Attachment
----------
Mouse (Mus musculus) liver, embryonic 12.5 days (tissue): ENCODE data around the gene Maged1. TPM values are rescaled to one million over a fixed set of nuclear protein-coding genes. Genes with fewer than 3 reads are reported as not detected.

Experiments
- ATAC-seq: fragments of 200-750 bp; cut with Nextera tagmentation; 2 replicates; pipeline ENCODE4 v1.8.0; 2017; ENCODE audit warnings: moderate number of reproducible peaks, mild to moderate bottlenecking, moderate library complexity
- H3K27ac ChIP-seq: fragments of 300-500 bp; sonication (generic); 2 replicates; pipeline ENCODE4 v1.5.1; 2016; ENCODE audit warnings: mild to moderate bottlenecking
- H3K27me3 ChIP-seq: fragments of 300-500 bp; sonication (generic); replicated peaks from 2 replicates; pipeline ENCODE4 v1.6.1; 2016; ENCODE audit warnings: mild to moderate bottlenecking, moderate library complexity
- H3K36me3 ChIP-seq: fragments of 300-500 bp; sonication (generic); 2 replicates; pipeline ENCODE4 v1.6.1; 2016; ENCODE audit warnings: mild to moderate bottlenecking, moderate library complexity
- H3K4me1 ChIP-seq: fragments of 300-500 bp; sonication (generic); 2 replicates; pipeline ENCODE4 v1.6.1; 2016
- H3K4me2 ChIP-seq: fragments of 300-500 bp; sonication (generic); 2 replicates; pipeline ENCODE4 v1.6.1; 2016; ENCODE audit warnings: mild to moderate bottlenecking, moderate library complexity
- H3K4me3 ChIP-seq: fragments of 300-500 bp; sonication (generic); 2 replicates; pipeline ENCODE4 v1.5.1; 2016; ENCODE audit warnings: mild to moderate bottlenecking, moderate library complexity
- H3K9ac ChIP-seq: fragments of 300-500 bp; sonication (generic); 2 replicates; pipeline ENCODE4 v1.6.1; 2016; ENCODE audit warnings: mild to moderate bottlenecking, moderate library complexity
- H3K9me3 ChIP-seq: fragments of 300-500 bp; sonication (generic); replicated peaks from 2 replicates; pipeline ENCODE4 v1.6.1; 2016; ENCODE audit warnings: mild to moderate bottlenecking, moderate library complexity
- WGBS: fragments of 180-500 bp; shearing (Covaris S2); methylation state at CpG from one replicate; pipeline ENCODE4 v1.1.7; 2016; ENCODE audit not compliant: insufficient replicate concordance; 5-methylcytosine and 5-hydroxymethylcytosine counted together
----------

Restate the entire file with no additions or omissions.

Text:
Mouse (Mus musculus) liver, embryonic 12.5 days (tissue): ENCODE data around the gene Maged1. TPM values are rescaled to one million over a fixed set of nuclear protein-coding genes. Genes with fewer than 3 reads are reported as not detected.

Experiments
- ATAC-seq: fragments of 200-750 bp; cut with Nextera tagmentation; 2 replicates; pipeline ENCODE4 v1.8.0; 2017; ENCODE audit warnings: moderate number of reproducible peaks, mild to moderate bottlenecking, moderate library complexity
- H3K27ac ChIP-seq: fragments of 300-500 bp; sonication (generic); 2 replicates; pipeline ENCODE4 v1.5.1; 2016; ENCODE audit warnings: mild to moderate bottlenecking
- H3K27me3 ChIP-seq: fragments of 300-500 bp; sonication (generic); replicated peaks from 2 replicates; pipeline ENCODE4 v1.6.1; 2016; ENCODE audit warnings: mild to moderate bottlenecking, moderate library complexity
- H3K36me3 ChIP-seq: fragments of 300-500 bp; sonication (generic); 2 replicates; pipeline ENCODE4 v1.6.1; 2016; ENCODE audit warnings: mild to moderate bottlenecking, moderate library complexity
- H3K4me1 ChIP-seq: fragments of 300-500 bp; sonication (generic); 2 replicates; pipeline ENCODE4 v1.6.1; 2016
- H3K4me2 ChIP-seq: fragments of 300-500 bp; sonication (generic); 2 replicates; pipeline ENCODE4 v1.6.1; 2016; ENCODE audit warnings: mild to moderate bottlenecking, moderate library complexity
- H3K4me3 ChIP-seq: fragments of 300-500 bp; sonication (generic); 2 replicates; pipeline ENCODE4 v1.5.1; 2016; ENCODE audit warnings: mild to moderate bottlenecking, moderate library complexity
- H3K9ac ChIP-seq: fragments of 300-500 bp; sonication (generic); 2 replicates; pipeline ENCODE4 v1.6.1; 2016; ENCODE audit warnings: mild to moderate bottlenecking, moderate library complexity
- H3K9me3 ChIP-seq: fragments of 300-500 bp; sonication (generic); replicated peaks from 2 replicates; pipeline ENCODE4 v1.6.1; 2016; ENCODE audit warnings: mild to moderate bottlenecking, moderate library complexity
- WGBS: fragments of 180-500 bp; shearing (Covaris S2); methylation state at CpG from one replicate; pipeline ENCODE4 v1.1.7; 2016; ENCODE audit not compliant: insufficient replicate concordance; 5-methylcytosine and 5-hydroxymethylcytosine counted together